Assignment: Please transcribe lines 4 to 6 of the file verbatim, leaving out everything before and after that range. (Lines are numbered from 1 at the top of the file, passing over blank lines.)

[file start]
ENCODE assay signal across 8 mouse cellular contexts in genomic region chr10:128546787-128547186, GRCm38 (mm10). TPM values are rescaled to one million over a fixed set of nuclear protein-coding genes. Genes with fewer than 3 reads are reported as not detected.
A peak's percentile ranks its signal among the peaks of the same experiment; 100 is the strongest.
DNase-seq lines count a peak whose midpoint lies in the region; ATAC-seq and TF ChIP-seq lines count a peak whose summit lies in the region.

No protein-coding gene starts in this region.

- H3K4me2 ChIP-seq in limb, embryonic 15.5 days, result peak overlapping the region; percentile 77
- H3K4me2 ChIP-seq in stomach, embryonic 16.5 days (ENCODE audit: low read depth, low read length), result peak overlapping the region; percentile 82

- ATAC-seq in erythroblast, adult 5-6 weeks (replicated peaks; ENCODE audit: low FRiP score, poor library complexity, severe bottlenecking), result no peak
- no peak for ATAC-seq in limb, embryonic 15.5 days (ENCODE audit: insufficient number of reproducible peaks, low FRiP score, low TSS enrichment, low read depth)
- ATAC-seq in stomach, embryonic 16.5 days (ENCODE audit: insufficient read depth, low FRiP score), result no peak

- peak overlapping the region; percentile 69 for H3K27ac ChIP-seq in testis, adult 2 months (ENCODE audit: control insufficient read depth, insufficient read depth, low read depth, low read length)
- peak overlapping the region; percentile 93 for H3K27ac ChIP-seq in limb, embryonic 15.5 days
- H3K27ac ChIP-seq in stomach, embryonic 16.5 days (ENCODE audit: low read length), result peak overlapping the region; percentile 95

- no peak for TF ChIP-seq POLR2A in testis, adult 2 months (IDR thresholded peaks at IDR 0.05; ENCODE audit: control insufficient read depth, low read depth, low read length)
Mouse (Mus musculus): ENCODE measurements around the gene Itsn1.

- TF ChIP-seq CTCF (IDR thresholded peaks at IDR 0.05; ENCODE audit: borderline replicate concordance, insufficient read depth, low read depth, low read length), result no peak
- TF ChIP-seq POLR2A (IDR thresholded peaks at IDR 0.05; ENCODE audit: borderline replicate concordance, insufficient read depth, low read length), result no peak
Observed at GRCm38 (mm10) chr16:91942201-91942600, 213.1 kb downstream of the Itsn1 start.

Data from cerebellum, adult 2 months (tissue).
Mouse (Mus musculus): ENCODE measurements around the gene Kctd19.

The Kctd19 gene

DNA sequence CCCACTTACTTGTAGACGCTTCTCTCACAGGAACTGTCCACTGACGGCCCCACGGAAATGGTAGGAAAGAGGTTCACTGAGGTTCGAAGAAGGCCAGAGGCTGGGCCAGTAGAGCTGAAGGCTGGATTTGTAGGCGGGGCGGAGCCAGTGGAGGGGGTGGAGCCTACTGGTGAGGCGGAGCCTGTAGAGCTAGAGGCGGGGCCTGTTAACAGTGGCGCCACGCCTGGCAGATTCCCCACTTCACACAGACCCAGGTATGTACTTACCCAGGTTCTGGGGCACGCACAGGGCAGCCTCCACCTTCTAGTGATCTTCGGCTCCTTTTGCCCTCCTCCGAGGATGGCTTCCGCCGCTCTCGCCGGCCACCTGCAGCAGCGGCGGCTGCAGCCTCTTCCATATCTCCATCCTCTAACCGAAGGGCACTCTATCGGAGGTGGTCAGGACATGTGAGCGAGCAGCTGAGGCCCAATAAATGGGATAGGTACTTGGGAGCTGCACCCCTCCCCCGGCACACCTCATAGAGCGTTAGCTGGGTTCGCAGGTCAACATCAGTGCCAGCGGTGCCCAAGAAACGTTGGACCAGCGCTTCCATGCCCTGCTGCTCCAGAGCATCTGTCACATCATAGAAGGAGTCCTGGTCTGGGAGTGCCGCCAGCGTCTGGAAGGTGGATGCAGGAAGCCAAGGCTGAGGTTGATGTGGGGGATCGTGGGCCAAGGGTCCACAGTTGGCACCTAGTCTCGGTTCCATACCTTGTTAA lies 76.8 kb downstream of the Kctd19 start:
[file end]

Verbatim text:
No protein-coding gene starts in this region.

- H3K4me2 ChIP-seq in limb, embryonic 15.5 days, result peak overlapping the region; percentile 77
- H3K4me2 ChIP-seq in stomach, embryonic 16.5 days (ENCODE audit: low read depth, low read length), result peak overlapping the region; percentile 82